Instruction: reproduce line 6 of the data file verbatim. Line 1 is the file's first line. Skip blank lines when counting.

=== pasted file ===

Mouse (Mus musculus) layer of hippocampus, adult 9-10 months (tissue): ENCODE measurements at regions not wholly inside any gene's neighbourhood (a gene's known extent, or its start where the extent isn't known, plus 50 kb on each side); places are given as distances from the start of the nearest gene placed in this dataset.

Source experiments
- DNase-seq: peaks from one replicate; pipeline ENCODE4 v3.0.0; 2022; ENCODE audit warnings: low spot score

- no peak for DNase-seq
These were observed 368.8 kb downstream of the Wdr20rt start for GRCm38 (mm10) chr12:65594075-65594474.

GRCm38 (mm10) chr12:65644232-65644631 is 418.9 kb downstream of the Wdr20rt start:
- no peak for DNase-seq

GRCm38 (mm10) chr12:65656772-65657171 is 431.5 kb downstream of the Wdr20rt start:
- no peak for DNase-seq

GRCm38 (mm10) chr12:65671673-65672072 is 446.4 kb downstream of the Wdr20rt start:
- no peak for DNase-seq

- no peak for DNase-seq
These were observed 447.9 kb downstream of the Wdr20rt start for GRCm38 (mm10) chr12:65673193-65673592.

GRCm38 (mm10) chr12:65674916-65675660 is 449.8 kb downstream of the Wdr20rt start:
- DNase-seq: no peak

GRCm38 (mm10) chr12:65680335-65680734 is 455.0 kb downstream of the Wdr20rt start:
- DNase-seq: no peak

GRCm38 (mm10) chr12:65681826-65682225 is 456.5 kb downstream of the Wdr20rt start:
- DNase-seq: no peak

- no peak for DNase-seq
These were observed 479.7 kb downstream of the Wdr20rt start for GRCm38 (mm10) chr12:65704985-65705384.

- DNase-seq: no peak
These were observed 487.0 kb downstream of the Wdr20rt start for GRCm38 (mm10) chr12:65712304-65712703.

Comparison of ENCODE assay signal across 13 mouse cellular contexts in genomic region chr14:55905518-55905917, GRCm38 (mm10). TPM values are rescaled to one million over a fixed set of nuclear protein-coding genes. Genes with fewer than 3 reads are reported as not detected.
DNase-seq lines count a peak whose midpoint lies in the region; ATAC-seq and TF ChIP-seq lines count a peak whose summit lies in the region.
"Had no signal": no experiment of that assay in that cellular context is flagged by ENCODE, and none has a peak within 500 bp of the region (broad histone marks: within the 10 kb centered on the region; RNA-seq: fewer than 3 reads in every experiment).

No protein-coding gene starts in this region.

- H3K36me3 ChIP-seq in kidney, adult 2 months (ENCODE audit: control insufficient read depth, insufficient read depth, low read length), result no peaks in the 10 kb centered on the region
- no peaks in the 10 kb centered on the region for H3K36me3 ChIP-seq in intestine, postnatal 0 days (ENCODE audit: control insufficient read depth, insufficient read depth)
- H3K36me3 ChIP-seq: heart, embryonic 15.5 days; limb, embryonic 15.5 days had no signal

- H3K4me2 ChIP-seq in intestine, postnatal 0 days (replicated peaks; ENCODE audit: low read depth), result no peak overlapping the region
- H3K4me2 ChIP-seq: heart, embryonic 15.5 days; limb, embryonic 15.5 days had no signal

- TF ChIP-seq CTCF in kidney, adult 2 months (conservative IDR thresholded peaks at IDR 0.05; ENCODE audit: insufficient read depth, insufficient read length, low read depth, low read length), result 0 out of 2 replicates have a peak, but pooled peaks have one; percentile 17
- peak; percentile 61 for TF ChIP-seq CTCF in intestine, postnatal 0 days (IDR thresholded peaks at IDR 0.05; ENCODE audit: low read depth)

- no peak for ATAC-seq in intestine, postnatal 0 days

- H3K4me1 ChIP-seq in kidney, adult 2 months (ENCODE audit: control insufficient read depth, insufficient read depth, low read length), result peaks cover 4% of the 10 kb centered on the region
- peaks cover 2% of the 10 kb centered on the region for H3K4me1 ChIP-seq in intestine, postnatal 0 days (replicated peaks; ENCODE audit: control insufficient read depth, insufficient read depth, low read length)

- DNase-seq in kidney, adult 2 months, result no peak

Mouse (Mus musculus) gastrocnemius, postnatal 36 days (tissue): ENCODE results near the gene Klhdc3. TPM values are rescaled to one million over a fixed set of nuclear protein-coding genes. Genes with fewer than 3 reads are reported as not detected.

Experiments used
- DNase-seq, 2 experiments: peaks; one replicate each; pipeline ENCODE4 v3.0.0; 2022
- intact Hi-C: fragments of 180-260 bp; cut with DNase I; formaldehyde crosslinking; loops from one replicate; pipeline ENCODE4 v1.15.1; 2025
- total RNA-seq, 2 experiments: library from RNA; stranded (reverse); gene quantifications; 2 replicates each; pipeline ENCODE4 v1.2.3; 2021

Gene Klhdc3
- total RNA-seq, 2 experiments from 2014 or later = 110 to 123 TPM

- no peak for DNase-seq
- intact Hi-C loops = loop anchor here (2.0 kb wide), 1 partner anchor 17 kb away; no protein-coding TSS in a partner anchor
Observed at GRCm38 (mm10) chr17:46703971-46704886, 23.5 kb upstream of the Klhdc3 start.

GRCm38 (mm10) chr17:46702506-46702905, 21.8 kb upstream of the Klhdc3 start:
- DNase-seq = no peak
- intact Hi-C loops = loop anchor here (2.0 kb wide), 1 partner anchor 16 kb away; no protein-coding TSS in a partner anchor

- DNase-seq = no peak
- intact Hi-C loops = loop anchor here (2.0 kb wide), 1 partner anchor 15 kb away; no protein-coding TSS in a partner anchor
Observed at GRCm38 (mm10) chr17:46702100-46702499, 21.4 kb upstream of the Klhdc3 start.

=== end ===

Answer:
GRCm38 (mm10) chr12:65644232-65644631 is 418.9 kb downstream of the Wdr20rt start: